The proposals will be considered by committee who will produce a schedule to be published nearer the conference date. If your proposal has been accepted, you will be informed by email within two weeks of the submission deadline.

This call for papers is also available on the web at

We look forward to hearing from you, and seeing you in Amsterdam in October!

Extensions in PostgreSQL 9.1 fixes another pet-peeve

One thing I've really disliked is the fact that contrib modules had installation scripts that enforced the schema to public for the installation. In my opinion, for no useful reason at all.

For example, I often install the pgcrypto contrib module. And I install this in the pgcrypto schema, that I then either add to the search_path variable or just explicitly use in my queries, with things like pcrypto.crypt('foobar','barfoo'). For versions prior to 9.1, being able to do this required me to manually edit the installed pgcrypto.sql file, to remove the SET search_path = public; command.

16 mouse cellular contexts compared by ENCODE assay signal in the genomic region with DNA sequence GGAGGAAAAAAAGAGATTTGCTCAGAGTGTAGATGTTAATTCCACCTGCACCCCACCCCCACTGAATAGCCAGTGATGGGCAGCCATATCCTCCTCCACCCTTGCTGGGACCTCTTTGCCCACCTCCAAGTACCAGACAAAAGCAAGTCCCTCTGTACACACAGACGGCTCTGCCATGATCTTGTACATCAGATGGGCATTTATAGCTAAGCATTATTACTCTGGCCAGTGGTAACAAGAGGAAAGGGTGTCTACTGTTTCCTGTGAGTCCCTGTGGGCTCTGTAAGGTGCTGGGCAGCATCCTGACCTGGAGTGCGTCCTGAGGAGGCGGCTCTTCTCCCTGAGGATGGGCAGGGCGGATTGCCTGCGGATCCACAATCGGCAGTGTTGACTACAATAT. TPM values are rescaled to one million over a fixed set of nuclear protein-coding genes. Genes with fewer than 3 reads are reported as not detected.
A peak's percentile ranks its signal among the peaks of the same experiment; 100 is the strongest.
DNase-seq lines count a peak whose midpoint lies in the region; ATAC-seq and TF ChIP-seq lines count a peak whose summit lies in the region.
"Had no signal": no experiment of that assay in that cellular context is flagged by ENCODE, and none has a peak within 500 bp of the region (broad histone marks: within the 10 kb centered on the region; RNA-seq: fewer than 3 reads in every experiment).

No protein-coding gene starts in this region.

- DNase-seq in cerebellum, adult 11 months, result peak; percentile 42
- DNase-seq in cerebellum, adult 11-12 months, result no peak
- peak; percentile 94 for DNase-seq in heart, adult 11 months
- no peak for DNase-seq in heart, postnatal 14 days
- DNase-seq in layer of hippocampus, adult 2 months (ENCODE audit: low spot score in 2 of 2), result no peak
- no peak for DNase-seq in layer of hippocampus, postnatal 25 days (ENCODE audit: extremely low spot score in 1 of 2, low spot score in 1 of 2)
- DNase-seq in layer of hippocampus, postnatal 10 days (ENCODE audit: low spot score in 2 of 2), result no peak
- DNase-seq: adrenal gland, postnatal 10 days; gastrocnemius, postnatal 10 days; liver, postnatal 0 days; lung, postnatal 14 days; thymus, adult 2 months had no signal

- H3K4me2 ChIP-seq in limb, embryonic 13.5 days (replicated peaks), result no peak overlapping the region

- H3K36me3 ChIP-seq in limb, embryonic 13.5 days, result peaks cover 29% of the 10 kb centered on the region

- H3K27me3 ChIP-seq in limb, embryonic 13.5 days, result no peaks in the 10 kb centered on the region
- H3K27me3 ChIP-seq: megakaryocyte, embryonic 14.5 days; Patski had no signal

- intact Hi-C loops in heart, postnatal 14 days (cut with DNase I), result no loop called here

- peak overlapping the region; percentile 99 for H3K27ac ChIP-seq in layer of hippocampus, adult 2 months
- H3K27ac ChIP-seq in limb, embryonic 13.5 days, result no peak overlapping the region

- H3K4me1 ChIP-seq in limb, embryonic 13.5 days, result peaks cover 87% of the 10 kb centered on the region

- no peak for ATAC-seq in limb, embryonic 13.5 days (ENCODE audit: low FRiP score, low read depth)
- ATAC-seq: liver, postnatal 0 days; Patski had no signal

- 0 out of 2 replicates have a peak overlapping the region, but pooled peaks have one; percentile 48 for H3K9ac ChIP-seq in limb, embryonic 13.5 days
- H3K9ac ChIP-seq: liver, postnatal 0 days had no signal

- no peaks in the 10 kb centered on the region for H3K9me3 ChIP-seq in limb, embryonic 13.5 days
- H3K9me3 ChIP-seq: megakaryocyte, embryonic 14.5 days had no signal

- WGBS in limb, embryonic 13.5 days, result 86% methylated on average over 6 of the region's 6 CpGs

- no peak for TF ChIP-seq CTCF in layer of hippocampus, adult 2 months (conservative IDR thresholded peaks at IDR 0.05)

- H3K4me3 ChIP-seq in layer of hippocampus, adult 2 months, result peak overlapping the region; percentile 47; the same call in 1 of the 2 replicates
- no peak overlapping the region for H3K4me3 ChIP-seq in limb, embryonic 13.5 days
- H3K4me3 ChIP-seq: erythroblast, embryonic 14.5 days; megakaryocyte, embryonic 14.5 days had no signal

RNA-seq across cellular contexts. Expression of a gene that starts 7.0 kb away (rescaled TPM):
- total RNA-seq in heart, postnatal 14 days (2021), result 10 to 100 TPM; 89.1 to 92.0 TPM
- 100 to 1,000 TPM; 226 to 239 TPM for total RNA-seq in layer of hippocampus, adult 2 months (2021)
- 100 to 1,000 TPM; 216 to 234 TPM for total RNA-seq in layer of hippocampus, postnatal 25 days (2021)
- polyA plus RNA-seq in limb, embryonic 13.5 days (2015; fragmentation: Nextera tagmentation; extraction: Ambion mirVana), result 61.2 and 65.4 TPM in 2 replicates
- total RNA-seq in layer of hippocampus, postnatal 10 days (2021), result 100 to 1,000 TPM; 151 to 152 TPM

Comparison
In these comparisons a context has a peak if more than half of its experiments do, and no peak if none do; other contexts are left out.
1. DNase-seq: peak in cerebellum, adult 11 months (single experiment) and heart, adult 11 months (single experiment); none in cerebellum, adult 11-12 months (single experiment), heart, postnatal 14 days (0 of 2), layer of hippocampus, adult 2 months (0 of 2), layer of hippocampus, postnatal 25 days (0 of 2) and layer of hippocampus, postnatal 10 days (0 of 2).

Extensions in 9.1 makes this so much nicer. To get pgcrypto into it's own schema, I now just need to do:

postgres=# CREATE SCHEMA pgcrypto;
postgres=# CREATE EXTENSION pgcrypto SCHEMA pgcrypto;

If I happen to create it in public by mistake, I can even move it after the fact!

postgres=# ALTER EXTENSION pgcrypto SET SCHEMA pgcrypto;

You still need to create the schema manually - in theory we could auto-create that, but the work is still a lot easier than before. And fully supported!

Remote log reading in PostgreSQL 9.1

PostgreSQL 9.1 beta1 now available - now is a great time to start testing it, and trying out all the great new features.

There have always been a number of ways to read your PostgreSQL logs remotely, over a libpq connection. For example, you can use the pg_read_file() function - which is what pgadmin does. PostgreSQL 9.1 adds a new and more convenient way (in some ways) to do this - using SQL/MED.